“Those who have been denied entry or received deportation orders should leave the country,” Reinfeldt told Svergies Television (SVT) on Sunday.
“Should people be allowed to stay simply because they go into hiding for a few weeks? That would be a very strange society.”
The prime minister’s comments come in response to an ongoing debate in Sweden about law enforcement’s approach to carrying out deportation orders.
Critics have accused police in Stockholm of racial profiling in asking “non-Swedish looking” commuters for identification. Others have questioned whether police should be prioritizing deportation order enforcement over traditional law enforcement operations.
While police announced earlier in March that they had abandoned random ID-checks, thousands took to the streets to protest the initiative, known as the Reva project, which stands for Rättssäkert och effektivt verkställighetsarbete (‘Legal and effective execution of policy’).
The debate gained new life last week when Swedish author Jonas Hassen Khemiri published an open letter in the Dagens Nyheter (DN) newspaper challenging Justice Minister Beatrice Ask to “change skin” with him.
The article generated was widely shared on social media and prompted many to share their experiences of being victimized by what Khemiri referred to as Sweden’s “structural racism”.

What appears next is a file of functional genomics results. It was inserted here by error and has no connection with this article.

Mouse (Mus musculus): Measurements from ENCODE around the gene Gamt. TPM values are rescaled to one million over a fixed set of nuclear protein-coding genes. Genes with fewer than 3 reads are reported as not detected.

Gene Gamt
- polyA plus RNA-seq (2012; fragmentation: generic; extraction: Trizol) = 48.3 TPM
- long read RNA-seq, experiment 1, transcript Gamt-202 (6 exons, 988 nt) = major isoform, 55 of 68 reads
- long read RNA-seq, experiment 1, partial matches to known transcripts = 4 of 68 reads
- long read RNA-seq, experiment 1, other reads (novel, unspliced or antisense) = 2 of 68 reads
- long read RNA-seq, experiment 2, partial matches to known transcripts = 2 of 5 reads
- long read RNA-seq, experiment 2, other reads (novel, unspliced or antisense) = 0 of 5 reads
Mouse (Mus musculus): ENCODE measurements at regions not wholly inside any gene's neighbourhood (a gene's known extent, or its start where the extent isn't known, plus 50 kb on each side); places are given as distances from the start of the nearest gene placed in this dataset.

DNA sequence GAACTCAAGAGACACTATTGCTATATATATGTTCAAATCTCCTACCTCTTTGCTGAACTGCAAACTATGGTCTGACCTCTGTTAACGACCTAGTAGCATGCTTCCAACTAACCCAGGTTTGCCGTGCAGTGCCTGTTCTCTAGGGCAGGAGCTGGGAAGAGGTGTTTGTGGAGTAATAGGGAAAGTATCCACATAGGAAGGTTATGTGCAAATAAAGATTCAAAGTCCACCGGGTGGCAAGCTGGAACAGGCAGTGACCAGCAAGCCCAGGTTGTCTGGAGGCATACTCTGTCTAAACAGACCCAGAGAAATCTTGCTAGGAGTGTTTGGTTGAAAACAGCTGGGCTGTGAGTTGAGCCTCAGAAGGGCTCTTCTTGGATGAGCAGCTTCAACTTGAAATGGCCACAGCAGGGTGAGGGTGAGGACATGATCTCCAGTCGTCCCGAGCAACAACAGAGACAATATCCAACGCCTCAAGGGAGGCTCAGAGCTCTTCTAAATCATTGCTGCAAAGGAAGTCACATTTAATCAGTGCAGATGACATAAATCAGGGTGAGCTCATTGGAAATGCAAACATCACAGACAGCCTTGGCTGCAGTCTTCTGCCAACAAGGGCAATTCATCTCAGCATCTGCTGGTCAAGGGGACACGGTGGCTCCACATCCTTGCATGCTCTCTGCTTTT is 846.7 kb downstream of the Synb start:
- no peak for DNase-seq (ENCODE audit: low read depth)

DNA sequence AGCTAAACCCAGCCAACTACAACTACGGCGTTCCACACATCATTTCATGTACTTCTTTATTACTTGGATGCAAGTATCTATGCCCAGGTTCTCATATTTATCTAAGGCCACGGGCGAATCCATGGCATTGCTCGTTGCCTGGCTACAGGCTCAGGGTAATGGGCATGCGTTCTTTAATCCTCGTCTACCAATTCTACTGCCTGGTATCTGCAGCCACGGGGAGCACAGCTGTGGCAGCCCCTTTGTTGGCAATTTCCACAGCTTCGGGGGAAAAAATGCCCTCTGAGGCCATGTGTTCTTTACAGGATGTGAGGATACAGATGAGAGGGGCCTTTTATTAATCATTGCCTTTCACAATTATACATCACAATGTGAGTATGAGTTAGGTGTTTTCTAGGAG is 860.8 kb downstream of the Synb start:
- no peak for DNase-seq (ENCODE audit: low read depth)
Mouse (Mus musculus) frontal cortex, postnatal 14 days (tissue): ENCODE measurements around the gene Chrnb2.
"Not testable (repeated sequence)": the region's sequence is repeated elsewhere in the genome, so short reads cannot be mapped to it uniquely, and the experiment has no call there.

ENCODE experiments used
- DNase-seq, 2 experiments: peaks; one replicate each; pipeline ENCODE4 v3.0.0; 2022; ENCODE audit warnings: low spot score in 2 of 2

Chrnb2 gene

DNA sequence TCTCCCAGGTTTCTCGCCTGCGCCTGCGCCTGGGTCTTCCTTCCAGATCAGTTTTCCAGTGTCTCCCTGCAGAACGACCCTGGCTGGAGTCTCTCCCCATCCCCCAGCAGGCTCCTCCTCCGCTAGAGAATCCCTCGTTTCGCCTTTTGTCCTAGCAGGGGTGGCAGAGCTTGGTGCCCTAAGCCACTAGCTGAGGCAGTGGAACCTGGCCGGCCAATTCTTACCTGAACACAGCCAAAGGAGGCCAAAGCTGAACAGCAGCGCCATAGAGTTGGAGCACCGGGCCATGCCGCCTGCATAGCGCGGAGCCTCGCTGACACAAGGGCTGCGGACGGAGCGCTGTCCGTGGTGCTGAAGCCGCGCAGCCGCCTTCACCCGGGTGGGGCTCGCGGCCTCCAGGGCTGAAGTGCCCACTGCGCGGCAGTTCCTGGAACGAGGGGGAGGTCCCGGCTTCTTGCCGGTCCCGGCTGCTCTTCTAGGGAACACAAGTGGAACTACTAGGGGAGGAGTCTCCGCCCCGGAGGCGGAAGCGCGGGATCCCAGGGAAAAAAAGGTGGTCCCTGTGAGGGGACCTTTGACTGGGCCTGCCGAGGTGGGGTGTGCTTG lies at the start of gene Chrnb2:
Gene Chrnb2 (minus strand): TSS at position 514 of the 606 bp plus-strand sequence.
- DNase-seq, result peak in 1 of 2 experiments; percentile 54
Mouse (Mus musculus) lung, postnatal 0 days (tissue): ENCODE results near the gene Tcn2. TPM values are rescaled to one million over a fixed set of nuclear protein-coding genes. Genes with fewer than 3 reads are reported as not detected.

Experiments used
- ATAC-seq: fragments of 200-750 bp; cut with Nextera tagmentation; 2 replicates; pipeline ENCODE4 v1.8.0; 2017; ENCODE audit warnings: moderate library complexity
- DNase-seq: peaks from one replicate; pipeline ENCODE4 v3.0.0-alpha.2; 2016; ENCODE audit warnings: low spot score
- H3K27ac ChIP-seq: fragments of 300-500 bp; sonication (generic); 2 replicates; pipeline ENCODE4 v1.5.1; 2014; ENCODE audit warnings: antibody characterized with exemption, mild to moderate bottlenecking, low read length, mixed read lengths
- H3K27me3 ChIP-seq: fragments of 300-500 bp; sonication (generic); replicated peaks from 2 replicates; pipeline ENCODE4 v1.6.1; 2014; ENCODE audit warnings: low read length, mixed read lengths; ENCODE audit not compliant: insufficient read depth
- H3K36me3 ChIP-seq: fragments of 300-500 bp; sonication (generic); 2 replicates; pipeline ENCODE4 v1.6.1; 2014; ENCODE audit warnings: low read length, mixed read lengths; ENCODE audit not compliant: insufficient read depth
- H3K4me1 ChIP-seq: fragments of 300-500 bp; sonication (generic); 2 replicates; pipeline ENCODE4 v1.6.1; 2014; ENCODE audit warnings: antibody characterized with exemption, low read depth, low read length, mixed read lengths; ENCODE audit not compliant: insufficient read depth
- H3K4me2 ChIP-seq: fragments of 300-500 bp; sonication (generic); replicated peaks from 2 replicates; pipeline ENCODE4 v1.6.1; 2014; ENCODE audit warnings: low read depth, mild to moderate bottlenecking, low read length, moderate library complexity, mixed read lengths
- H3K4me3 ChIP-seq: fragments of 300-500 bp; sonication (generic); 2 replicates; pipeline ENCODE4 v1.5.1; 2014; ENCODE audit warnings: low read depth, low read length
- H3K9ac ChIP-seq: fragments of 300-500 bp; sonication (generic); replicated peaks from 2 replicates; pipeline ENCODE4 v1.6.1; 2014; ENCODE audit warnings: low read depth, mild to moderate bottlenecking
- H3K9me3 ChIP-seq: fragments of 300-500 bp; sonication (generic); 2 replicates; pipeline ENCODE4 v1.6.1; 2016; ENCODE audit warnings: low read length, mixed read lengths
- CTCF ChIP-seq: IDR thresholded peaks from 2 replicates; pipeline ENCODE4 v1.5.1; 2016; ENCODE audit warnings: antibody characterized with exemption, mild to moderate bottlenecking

When asked about the article, Reinfeldt refused to comment specifically on the controversial methods other than to point out that police have said the tactics are no longer in use.
“I’m not here to discuss matters related to police operations, I’m responsible more for making laws,” he said.
Reinfeldt added, however, that since 2009 the government has pushed immigration and law enforcement authorities in Sweden to do a better job of enforcing deportation orders.
According to the prime minister, no party in the Riksdag is currently in favour of open borders, although the proposal has been discussed recently within the Centre Party.
“I want to be clear that I’ve told the police that in Sweden, everyone is equal before the law,” he said, adding he sees no reason to change Sweden’s laws.
“If you’ve been rejected in a country with the most generous asylum and migration rules in the entire developed world, I think you should respect the decision,” Reinfeldt said.